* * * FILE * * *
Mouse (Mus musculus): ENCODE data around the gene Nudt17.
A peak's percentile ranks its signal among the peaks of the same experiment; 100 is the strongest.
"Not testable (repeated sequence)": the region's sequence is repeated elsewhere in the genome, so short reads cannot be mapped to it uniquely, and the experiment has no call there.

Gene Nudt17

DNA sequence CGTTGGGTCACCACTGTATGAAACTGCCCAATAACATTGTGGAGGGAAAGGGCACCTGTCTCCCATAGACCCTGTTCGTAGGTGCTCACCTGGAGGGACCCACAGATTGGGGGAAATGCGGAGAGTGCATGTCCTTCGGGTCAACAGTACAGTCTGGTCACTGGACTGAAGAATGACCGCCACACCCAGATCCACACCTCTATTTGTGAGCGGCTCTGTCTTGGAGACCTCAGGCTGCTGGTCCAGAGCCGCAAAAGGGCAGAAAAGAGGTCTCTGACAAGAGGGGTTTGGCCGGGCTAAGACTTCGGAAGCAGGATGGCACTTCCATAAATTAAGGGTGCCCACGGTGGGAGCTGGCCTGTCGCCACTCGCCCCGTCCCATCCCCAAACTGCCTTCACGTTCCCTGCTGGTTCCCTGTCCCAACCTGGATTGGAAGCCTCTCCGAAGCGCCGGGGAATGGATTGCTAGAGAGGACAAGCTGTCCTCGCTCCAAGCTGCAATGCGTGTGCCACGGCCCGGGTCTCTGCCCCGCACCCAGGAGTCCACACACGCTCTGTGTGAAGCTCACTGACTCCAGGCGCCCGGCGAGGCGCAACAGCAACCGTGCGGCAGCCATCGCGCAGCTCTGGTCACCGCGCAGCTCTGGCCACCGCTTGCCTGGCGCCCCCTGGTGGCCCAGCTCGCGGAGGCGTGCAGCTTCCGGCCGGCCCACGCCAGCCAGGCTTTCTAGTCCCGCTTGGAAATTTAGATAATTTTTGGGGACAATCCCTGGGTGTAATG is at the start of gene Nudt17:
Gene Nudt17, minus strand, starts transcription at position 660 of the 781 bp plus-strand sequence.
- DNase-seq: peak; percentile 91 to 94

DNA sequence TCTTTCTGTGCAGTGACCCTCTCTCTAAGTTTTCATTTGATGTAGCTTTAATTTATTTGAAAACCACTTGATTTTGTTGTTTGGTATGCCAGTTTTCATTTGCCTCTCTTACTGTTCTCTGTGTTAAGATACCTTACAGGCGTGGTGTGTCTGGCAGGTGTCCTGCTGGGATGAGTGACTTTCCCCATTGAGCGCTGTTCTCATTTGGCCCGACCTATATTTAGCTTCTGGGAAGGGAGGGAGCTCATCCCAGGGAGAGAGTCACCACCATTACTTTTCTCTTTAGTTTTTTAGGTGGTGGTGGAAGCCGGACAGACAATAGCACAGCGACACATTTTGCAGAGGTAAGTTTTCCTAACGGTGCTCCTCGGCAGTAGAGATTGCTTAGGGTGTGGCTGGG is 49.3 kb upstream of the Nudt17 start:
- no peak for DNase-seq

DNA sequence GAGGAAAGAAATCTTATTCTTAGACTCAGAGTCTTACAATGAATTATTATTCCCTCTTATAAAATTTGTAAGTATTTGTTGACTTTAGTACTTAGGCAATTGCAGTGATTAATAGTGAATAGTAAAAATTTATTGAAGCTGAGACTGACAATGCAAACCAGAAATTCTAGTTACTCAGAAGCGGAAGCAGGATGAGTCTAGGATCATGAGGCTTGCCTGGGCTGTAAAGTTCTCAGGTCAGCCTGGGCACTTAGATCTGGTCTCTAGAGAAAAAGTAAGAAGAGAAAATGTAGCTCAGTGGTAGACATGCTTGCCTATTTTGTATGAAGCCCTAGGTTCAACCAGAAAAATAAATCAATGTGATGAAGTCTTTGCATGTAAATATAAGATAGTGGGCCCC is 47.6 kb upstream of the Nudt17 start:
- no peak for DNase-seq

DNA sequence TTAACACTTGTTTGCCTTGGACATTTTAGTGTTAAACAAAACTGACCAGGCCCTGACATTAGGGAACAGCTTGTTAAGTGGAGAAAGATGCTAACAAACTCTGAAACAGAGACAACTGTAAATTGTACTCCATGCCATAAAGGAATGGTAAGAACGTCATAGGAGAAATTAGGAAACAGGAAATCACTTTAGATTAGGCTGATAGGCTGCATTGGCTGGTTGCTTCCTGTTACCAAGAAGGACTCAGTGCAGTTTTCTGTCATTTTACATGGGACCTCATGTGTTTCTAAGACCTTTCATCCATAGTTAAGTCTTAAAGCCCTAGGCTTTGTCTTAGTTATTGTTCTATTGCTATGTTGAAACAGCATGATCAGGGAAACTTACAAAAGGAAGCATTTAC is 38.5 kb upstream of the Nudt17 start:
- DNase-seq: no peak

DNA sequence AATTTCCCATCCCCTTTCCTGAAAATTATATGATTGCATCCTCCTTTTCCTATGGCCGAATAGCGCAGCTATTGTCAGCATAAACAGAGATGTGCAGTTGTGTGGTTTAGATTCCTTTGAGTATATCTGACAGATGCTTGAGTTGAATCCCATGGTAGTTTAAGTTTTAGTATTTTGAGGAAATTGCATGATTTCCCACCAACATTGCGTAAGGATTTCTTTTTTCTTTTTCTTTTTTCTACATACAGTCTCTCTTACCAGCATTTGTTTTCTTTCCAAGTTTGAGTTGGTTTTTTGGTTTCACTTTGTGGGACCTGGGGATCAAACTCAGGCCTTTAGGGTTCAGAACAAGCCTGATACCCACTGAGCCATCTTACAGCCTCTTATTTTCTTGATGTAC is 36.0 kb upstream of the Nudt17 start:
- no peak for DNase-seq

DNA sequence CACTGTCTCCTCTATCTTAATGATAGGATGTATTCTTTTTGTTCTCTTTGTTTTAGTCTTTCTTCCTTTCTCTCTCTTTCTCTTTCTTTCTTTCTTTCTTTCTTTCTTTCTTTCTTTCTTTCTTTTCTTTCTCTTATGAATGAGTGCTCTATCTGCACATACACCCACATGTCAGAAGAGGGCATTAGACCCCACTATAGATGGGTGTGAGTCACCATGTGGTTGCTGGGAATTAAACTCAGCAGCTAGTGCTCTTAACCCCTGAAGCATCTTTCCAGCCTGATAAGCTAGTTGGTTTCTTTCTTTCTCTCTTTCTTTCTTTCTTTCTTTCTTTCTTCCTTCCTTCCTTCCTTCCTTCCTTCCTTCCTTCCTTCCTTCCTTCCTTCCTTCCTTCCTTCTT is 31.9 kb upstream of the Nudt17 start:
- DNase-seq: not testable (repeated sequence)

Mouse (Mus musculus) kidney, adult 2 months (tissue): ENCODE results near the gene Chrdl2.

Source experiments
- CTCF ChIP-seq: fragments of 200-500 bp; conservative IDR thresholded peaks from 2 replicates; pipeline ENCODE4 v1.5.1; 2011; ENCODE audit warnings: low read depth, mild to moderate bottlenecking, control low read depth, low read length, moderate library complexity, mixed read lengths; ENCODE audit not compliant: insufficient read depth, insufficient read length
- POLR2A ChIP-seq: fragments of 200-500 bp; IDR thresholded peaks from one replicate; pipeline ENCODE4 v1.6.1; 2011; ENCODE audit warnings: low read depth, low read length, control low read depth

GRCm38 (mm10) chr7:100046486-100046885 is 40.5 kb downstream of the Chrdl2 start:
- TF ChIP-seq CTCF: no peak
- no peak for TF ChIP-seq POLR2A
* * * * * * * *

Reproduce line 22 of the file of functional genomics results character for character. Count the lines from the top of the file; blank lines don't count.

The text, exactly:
GRCm38 (mm10) chr7:100046486-100046885 is 40.5 kb downstream of the Chrdl2 start: